Where to stay in Maui: Kahana Reef has affordable, oceanfront condos on the west coast. We saw whales, turtles, and incredible sunsets from our lanai.

Big Island

Hapuna Beach on the Big Island of Hawaii
Hapuna Beach on the Big Island

The Big Island (officially called Hawaii) is the youngest Hawaiian island, so it’s not as green as the other islands and has more lava landscapes.

If you want to see an active volcano, this is the island to visit.

It’s the largest island with diverse landscapes from white sand beaches to snow-capped volcanoes.

Our favourite activities on the Big Island are:

  • Night snorkel with manta rays. We got incredibly close to these magnificent and huge creatures on our manta trip with Sea Quest.
  • Snorkelling at Kealakekua Bay and Two Step.
  • Kilauea Iki Trail – Hiking into a volcanic caldera in Hawaii Volcanoes National Park.

See our guide to the best things to do on the Big Island for more tips.

Where to Stay on the Big Island: You’ll want to divide your time between the west and east on this large island. Our favourite area was Volcano, where we adored this peaceful cabin in the rainforest. It’s very different from the rest of Hawaii.

Kauai

Kauai's Napali Coast from a helicopter
Kauai’s Napali Coast

Known as The Garden Isle, Kauai is the most lush and green of the islands.

Kauai has become more popular, but it isn’t as developed as Maui or Oahu.

The jagged green cliffs of the stunning Napali Coast are the big draw, but there are also lovely beaches, waterfalls, hiking trails, and multi-coloured canyons.

Our favourite activities in Kauai are:

  • Admiring Kauai from above – Our Kauai doors off helicopter ride was spectacular.
  • Sailing the Napali Coast – The massive sea cliffs are stunning and we saw whales, dolphins and turtles on the way.
  • Seeing turtles and seals on Poipu Beach.

See our post on the best things to do on Kauai for many more.

Where to stay in Kauai: We loved our condo at Kiahuna Plantation on a beautiful beach in Poipu.

Hanalei Bay beach, Kauai, one of the best places to stay in Kauai
Hanalei Bay in Kauai

Less Visited Hawaiian Islands

If you are looking to get off the beaten track, you could consider visiting one of these smaller, much less visited islands (we haven’t made it to either yet but hope to next time):

  • Molokai – Known as The Friendly Isle, on Molokai you’ll find a slow pace of life and more native Hawaiians, but less choice of accommodation and activities. It’s also home to the leper colony of Kalaupapa, which I became fascinated with after reading a couple of these Hawaii books.
  • Lana’i – For many years Lana’i was a pineapple plantation and it’s now home to a few luxury resorts like the stunning Four Seasons Lana’i. If you want to enjoy the secluded beaches without the high price tag, the ferry from Lahaina on Maui only takes an hour, so you could visit on a day trip.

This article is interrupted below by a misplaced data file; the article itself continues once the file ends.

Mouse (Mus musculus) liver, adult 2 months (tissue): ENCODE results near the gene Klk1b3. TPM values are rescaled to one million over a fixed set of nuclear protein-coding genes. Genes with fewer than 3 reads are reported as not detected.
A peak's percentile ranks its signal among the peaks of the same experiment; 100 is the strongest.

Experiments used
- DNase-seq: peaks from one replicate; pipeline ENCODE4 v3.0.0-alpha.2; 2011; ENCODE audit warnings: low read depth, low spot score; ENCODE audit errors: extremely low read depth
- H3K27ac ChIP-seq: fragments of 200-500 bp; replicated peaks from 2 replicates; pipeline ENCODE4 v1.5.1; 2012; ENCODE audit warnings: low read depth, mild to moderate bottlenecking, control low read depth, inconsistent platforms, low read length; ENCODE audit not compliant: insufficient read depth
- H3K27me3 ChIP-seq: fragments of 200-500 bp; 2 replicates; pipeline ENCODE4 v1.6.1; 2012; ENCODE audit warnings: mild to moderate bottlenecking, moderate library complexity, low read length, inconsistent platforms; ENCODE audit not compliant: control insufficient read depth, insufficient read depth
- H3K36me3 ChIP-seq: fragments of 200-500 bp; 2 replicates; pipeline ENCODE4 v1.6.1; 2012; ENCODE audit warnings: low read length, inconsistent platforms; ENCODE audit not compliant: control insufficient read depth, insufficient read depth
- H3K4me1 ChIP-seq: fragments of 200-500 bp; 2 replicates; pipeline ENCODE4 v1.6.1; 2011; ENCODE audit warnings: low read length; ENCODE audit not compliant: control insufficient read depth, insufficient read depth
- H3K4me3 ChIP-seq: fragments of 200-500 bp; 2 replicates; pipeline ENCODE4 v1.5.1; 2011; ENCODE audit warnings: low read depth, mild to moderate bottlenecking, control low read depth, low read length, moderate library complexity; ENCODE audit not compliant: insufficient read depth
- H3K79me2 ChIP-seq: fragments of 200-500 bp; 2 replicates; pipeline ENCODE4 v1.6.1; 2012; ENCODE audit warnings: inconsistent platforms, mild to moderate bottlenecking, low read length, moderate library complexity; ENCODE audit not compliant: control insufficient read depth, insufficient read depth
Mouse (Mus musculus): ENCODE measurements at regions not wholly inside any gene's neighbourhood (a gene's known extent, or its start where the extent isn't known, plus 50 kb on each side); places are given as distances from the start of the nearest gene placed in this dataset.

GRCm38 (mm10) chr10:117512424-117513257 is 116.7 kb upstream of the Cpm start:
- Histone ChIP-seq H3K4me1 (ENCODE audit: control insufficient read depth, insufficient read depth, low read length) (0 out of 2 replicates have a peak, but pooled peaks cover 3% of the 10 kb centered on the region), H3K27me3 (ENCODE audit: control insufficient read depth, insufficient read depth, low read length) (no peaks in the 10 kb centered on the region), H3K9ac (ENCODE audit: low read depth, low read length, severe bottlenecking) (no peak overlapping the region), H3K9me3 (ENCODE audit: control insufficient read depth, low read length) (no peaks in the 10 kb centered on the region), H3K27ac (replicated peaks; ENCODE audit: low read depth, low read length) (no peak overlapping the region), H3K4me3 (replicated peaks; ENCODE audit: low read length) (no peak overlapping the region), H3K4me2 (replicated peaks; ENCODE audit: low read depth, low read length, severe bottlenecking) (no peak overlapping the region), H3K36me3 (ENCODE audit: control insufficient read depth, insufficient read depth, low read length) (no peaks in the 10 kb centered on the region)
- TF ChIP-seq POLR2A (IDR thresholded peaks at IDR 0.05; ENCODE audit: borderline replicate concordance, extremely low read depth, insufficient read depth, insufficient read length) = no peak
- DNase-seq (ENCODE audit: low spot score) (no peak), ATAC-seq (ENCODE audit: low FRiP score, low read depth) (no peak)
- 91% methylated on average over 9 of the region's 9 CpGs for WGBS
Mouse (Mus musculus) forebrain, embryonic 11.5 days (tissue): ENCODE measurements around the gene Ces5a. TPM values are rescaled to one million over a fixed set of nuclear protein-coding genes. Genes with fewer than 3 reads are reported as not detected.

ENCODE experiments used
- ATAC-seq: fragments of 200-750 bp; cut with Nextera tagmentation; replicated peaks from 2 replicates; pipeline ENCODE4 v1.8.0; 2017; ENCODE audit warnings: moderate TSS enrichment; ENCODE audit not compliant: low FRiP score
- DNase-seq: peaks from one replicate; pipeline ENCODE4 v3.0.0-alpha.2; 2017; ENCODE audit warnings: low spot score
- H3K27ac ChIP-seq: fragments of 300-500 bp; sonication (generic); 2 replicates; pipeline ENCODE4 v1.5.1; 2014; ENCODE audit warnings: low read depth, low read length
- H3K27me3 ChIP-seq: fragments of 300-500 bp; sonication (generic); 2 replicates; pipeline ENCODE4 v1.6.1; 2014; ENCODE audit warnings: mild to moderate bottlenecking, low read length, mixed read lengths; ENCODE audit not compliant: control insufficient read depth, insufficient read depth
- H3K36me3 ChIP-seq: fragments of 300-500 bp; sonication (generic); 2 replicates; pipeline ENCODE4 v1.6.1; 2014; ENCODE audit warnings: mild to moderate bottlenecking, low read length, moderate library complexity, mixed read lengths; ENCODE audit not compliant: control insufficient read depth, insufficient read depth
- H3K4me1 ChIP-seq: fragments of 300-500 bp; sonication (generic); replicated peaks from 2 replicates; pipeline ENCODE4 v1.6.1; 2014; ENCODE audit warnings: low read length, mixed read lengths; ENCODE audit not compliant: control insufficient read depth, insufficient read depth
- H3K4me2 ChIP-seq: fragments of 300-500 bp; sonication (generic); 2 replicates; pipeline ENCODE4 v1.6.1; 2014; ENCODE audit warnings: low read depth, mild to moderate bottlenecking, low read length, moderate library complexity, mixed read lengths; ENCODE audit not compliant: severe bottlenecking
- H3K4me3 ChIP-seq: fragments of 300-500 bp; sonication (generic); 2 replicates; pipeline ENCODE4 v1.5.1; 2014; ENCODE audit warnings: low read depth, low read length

Which Side of the Island?

The character of each island also depends on which part you visit.

All the islands have a rainy side where the scenery is lush and green and a dry side where you’ll usually get more sun.

They are both worth visiting, which is why we split our island stays between two or three locations.

Where We Visited in Hawaii

We had 3.5 weeks on our first Hawaiian vacation (in January/February) and divided our time between Kauai and Maui, with one night in Honolulu before our onward flight.

There’s so much to do on each island that we’re glad we didn’t try to add in an extra island.

On our second 3 week Hawaii trip (in October), we spent a week on Oahu (but could have stayed longer) and two weeks on the Big Island.

We love all four of the major Hawaii islands, but our personal favourite is Kauai for the rugged green mountains and more laidback vibe.

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Best Time to Visit Hawaii

There’s no bad time to visit Hawaii as it’s warm year-round, with daytime temperatures rarely dropping below 75ºF (24ºC), even in winter. Each season has its pros and cons.

To See Humpback Whales—Visit in Winter

We were astounded by how many whales we saw in Maui in February. January to March are the best months for whale watching, but you might see a few from November to May.

Winter weather in Hawaii is cooler and rainier than the rest of the year, but we still had mostly sunny days. The ocean is warm enough to swim year-round.

Winter is also the best time for serious surfers, with huge swells on the north shores (especially Oahu).

Christmas and New Year are some of the busiest times on the islands, so avoid them if you are on a budget (and book well in advance).

To Save Money—Visit in the Off-Season

In the spring (April and May) and autumn (September to mid-November), the islands are less crowded (relatively), prices are lower, and the weather is generally good. It can be very rainy on Kauai in April, though. 

For Snorkelling—Visit in Summer

The summer, from June to September, is the best time for snorkelling in Hawaii. The ocean is clearer, calmer, and warmer.

The shoulder months can be good, too—we found snorkelling better in October than in February. This does vary by island.

Hanauma Bay is an essential stop on any Oahu itinerary